Poverty – “What’s it All About?”
Updated: Feb 24, 2020
Being poor and dealing with the poor is not a new dilemma. The origin of the word “philanthropy” comes from the Greek words philo, or love, and anthropos, which means mankind. Poverty is present in both the Old and New Testaments of the Bible and recorded in the Talmud in regard to Jewish law. The Talmud addresses the question of how much a poor man should be given, “Sufficient for his needs in that which he wanteth.” Therefore, if someone is hungry, he should be fed; if he needs clothing, he should be clothed; everyone should be supplied with what he needs. Is it that simple?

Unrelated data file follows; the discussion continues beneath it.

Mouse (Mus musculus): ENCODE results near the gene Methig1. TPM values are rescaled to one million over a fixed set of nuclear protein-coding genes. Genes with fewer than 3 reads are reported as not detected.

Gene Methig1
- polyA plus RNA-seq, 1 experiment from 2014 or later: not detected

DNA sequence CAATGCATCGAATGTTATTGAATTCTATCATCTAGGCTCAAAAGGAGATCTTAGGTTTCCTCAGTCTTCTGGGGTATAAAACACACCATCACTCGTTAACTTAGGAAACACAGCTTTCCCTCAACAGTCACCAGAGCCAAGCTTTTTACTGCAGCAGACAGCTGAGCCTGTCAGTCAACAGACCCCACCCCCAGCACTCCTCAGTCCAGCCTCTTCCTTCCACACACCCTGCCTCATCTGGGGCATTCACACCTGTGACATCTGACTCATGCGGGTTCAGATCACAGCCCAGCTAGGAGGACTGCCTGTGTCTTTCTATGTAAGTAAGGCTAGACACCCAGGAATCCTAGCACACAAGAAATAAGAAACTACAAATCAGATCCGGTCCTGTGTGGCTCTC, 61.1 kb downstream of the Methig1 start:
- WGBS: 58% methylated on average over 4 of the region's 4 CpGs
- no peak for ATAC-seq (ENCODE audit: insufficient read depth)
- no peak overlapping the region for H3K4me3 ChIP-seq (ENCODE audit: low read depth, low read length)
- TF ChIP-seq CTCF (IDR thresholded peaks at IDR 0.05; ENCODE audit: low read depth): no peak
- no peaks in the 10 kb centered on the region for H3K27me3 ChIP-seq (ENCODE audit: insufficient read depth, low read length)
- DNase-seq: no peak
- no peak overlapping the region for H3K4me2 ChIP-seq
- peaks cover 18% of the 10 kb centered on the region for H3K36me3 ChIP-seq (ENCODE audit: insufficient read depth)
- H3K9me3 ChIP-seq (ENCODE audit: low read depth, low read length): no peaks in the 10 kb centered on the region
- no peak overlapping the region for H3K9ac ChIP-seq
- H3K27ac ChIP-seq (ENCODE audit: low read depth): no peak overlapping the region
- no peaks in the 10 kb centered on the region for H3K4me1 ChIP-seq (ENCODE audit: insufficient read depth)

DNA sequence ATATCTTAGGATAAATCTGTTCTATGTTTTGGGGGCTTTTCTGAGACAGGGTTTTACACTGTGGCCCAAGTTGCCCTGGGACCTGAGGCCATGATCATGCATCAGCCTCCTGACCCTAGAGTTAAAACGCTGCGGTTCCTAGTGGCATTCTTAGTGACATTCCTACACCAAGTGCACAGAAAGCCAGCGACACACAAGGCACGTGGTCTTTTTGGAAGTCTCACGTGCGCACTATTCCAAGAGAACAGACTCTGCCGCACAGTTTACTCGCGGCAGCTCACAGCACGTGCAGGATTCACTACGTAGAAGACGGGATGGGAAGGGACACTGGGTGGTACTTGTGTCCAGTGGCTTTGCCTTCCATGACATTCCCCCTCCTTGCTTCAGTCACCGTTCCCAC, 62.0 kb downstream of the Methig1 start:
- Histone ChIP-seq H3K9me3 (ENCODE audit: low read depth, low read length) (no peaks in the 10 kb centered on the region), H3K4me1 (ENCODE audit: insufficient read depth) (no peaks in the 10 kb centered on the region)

Christianity views poverty in a similar way, with a focus on good deeds, loving thy enemy and gaining entry into heaven through charitable deeds. The practice of helping those in need is still very active in many churches, social and fraternal organizations. This action is separate from the state and local welfare system, separation of church and state. Most colonial settlers in America were poor to begin with. Many of them — such as my seventh Great-Grandfather Richard Pettingell, who arrived in Salem Massachusetts in 1629 — came to the New World as indentured servants. Upon arriving in America, one faced incredible hardships and deprivation. Taking care of the poor was an immediate problem. Even with favorable chances of acquiring land or earning a living in groundbreaking ways in the New World, it was almost impossible to escape poverty and the multitude of social skills that followed them from the Old World. Each colony soon had to deal with the task of caring for the poor, the elderly, the blind, the sick, the lame, the mentally disabled, the lazy, and the multi-faceted destitute. Survival depended on communities coming together and supporting one another. If someone needed help, the colonists came together and helped their neighbors. It was a matter of subsistence and it was the only way to do so. This support system was essential to the survival of the entire community through the assistance of individuals. Colonial assemblies soon transformed the need to help the poor, a responsibility of the taxpayers on a local level. Initially, in New England, the town was responsible for their poor and then transitioned to "County Poor Farms." Throughout the years, welfare has slowly become more and more of a burden that is gaining momentum and resources are harder to access. This becomes a tax and budget issue, which rears its ugly head during election campaigns and then funding is juggled around to fit the needs of the current administration. The question that we must ask ourselves and those who are running for political office is, “What can we do to make authentic changes that will address the ever growing issue of poverty?” And then… we need to follow through.